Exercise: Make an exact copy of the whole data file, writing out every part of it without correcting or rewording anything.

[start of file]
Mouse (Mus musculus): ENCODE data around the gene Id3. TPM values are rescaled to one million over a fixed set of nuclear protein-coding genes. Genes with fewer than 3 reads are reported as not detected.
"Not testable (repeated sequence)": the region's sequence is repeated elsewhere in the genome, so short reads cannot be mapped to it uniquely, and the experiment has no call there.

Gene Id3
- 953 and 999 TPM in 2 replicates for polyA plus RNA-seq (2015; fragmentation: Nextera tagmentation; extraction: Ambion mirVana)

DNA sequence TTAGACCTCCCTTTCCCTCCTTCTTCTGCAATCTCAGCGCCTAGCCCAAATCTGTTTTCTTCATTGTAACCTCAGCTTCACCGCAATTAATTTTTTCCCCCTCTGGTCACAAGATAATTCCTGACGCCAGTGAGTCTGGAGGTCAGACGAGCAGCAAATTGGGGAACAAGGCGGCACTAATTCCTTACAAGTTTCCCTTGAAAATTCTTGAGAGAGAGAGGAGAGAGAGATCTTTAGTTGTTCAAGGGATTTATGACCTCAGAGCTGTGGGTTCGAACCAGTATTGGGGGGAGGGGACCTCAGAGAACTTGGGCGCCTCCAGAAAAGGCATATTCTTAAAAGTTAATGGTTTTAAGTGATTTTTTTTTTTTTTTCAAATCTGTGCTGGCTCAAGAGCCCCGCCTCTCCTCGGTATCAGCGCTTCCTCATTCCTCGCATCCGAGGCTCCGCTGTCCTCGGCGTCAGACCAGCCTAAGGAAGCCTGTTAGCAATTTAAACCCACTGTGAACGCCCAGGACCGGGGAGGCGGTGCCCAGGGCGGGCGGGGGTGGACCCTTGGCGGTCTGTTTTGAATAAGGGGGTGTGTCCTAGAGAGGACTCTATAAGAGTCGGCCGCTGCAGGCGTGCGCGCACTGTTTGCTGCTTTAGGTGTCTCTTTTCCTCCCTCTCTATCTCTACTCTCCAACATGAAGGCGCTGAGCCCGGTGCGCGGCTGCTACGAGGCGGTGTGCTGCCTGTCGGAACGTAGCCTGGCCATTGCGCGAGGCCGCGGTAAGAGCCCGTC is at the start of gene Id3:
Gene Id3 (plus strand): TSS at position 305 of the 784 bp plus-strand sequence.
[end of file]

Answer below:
Mouse (Mus musculus): ENCODE data around the gene Id3. TPM values are rescaled to one million over a fixed set of nuclear protein-coding genes. Genes with fewer than 3 reads are reported as not detected.
"Not testable (repeated sequence)": the region's sequence is repeated elsewhere in the genome, so short reads cannot be mapped to it uniquely, and the experiment has no call there.

Gene Id3
- 953 and 999 TPM in 2 replicates for polyA plus RNA-seq (2015; fragmentation: Nextera tagmentation; extraction: Ambion mirVana)

DNA sequence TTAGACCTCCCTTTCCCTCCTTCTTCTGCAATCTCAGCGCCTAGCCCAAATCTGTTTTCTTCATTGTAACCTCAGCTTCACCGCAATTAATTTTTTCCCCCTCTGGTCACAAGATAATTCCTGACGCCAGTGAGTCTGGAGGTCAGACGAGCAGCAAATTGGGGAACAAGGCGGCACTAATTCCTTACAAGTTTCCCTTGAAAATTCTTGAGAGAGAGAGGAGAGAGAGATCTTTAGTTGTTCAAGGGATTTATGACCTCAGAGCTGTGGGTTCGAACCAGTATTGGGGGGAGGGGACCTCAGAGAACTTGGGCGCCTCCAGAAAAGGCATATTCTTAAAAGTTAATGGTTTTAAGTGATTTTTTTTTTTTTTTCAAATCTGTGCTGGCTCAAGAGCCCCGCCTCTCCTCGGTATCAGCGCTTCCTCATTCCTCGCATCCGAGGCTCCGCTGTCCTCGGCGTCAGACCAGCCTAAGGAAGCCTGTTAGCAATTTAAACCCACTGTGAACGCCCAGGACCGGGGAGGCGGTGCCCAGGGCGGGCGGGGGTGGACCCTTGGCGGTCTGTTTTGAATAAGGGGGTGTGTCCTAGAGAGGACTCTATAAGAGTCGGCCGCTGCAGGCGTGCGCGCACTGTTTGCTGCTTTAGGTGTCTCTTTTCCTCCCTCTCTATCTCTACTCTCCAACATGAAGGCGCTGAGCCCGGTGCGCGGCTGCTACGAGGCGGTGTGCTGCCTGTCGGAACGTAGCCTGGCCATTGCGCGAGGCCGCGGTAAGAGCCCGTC is at the start of gene Id3:
Gene Id3 (plus strand): TSS at position 305 of the 784 bp plus-strand sequence.